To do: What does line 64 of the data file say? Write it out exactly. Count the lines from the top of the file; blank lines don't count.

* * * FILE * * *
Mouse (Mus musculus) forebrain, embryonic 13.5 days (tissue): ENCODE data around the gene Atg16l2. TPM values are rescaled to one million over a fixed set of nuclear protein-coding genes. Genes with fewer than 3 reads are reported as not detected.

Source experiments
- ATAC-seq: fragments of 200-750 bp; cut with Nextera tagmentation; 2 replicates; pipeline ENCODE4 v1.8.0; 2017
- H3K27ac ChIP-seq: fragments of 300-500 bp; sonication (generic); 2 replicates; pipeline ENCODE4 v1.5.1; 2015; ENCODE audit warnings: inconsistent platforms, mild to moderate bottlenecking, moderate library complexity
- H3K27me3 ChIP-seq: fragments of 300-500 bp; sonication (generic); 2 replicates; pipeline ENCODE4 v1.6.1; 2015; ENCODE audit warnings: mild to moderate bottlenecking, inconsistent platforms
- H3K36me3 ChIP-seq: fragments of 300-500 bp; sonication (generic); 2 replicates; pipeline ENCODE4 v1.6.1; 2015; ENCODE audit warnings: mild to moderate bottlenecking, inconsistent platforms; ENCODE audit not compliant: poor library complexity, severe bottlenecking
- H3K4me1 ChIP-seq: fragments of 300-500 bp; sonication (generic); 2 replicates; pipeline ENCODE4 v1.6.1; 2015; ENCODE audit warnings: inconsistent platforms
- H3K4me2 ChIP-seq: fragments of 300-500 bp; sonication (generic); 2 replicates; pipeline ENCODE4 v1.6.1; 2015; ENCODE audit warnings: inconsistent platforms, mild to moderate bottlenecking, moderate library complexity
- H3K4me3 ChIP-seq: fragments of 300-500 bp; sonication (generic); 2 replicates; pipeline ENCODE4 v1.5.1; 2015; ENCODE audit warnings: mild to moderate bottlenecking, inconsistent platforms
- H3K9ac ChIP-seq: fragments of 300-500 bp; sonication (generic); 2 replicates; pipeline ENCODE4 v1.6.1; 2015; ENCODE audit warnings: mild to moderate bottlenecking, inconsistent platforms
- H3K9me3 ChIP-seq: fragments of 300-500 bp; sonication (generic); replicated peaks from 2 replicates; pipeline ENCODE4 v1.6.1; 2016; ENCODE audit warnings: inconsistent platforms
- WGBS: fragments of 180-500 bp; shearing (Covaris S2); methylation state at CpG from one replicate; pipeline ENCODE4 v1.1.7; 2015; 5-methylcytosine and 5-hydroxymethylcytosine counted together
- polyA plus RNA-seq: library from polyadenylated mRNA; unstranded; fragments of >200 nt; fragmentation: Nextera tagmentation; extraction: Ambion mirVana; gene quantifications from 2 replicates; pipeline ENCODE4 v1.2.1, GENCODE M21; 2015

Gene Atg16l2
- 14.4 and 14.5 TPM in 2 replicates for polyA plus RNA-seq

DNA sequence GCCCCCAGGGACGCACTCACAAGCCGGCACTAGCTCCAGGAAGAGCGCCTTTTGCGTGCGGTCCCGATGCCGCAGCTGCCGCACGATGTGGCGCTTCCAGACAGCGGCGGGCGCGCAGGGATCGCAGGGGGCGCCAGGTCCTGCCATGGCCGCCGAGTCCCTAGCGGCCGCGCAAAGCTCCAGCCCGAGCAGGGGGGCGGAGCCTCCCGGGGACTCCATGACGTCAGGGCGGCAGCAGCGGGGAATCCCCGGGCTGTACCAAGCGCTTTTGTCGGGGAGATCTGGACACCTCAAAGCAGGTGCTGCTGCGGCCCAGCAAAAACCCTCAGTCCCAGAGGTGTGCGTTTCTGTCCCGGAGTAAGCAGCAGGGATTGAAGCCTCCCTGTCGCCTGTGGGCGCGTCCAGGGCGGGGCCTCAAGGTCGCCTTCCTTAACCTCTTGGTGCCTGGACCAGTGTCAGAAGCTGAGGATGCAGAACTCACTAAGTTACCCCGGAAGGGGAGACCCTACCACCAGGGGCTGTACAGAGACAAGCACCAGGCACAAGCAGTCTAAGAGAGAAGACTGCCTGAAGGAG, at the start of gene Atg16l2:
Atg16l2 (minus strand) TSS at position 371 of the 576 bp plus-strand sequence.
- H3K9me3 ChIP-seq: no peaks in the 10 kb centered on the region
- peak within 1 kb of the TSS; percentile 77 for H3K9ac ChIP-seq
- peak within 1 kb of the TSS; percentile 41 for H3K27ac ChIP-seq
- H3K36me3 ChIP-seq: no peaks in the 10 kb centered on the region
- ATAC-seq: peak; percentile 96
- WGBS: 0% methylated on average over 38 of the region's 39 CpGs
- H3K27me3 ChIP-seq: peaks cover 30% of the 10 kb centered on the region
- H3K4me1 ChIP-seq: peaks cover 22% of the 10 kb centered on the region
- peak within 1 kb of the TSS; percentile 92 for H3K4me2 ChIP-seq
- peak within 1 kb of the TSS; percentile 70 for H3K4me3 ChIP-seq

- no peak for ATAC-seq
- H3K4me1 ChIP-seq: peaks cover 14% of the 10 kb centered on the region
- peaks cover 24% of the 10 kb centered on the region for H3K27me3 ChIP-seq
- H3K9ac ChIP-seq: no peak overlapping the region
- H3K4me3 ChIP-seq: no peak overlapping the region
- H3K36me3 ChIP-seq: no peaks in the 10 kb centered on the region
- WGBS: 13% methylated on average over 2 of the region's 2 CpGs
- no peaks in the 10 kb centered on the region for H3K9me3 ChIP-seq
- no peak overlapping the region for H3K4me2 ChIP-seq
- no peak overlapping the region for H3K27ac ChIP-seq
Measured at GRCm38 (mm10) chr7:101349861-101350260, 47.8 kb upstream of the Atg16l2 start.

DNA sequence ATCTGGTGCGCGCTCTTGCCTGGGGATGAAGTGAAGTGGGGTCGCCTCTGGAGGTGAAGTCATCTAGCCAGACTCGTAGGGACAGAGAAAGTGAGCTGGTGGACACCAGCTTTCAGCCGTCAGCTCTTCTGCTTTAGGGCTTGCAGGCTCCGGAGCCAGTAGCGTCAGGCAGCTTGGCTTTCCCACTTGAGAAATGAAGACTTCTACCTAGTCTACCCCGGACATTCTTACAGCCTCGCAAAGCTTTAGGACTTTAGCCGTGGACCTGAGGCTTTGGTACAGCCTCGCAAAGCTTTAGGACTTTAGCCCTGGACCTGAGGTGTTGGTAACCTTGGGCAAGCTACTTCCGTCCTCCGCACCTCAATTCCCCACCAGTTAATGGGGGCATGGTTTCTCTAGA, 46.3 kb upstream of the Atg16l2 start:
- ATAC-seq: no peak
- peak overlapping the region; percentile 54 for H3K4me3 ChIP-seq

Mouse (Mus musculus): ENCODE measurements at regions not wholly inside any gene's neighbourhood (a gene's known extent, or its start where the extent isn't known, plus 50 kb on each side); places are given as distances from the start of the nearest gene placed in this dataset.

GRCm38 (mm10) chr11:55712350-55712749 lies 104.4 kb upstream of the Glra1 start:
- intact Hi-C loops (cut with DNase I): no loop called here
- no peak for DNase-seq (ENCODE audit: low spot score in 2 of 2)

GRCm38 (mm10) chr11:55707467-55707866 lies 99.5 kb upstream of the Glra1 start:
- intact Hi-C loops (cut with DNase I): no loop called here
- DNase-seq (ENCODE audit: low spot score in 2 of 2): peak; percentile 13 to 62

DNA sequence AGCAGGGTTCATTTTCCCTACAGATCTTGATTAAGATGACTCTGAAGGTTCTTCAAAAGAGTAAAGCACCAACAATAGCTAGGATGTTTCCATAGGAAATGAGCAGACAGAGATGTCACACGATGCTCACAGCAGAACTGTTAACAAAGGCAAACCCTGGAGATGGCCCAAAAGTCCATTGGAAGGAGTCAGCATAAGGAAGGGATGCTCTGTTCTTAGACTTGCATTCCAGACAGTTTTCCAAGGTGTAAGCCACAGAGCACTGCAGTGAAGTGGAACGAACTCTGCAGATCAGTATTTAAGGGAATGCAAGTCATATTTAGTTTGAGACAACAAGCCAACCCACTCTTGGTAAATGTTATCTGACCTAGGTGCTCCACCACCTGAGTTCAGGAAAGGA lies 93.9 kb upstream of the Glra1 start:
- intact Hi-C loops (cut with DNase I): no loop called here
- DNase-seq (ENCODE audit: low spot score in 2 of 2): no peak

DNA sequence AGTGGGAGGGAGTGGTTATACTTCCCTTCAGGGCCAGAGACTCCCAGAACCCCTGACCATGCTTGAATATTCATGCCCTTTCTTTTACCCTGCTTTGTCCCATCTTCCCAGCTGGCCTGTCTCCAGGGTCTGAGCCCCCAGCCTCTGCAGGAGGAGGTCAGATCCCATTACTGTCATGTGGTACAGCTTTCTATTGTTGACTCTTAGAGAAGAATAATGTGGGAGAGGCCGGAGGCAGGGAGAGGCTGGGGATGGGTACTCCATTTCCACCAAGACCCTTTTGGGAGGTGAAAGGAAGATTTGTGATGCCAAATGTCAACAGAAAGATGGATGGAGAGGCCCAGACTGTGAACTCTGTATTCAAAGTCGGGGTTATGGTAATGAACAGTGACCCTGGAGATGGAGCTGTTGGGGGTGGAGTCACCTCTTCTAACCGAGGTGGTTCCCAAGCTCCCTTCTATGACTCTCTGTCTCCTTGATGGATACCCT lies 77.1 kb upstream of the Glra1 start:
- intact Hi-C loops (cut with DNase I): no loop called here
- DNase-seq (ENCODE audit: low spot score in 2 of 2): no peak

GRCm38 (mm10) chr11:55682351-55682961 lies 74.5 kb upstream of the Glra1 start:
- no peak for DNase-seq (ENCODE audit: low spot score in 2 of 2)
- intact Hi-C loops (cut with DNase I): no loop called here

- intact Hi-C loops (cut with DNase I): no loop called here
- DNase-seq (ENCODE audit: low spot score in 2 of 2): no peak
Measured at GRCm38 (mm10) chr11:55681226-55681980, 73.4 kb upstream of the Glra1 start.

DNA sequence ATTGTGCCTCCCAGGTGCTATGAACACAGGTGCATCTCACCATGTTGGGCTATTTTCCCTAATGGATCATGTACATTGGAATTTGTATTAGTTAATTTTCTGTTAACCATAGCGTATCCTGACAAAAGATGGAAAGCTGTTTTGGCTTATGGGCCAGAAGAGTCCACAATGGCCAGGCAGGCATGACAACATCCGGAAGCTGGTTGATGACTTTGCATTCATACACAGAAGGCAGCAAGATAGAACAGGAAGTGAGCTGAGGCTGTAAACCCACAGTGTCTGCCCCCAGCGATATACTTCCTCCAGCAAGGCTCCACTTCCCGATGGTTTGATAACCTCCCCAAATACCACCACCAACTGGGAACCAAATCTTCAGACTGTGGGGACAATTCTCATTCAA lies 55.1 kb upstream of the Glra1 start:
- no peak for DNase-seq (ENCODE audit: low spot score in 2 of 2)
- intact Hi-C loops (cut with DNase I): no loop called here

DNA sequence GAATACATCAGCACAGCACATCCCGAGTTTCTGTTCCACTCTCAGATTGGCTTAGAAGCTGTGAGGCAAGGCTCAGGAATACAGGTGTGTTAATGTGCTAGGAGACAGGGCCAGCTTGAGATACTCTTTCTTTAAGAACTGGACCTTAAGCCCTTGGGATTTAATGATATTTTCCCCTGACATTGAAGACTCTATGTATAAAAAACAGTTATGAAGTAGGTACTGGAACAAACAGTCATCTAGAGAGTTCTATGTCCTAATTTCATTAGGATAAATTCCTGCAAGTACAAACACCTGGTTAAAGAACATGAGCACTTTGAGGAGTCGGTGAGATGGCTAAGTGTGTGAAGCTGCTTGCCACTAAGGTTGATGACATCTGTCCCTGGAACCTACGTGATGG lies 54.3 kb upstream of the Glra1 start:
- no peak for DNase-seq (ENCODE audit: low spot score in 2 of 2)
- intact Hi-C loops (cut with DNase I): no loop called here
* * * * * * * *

DNA sequence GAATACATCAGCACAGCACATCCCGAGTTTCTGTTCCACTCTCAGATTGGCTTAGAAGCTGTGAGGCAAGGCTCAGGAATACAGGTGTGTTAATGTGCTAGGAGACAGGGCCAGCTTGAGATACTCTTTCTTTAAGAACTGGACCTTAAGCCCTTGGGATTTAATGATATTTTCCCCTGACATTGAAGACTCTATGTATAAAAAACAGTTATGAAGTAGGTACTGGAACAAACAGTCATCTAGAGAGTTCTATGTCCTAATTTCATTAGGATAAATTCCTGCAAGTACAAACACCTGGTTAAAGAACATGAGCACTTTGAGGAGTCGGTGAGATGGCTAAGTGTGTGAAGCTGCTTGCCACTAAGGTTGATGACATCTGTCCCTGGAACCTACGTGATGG lies 54.3 kb upstream of the Glra1 start: